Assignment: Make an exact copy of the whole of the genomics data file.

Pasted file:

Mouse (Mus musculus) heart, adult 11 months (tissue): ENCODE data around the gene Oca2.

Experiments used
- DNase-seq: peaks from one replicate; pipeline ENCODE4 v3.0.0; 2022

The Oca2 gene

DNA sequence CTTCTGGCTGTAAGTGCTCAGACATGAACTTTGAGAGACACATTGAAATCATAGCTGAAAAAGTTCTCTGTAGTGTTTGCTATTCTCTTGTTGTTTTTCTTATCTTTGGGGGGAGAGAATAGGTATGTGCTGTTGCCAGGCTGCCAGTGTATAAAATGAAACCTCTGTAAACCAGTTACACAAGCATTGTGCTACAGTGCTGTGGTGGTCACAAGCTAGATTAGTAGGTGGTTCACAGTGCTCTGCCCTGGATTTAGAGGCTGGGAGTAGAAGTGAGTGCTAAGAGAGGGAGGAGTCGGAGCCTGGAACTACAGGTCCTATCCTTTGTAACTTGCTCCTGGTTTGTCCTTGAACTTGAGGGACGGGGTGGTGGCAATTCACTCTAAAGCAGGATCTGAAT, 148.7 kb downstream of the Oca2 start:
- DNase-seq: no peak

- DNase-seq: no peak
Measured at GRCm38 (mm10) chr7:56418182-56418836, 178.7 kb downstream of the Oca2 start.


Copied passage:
Mouse (Mus musculus) heart, adult 11 months (tissue): ENCODE data around the gene Oca2.

Experiments used
- DNase-seq: peaks from one replicate; pipeline ENCODE4 v3.0.0; 2022

The Oca2 gene

DNA sequence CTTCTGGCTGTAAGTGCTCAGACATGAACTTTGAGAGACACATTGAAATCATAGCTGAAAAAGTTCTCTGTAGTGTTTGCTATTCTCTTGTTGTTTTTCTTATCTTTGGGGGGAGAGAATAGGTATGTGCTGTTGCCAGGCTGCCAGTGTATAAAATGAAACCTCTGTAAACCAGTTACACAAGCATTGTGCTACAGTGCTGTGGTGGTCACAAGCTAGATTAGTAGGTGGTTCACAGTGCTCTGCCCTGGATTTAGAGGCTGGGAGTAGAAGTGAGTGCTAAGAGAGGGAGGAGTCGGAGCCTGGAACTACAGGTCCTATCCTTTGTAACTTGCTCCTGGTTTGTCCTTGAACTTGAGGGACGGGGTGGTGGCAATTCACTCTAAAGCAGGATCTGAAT, 148.7 kb downstream of the Oca2 start:
- DNase-seq: no peak

- DNase-seq: no peak
Measured at GRCm38 (mm10) chr7:56418182-56418836, 178.7 kb downstream of the Oca2 start.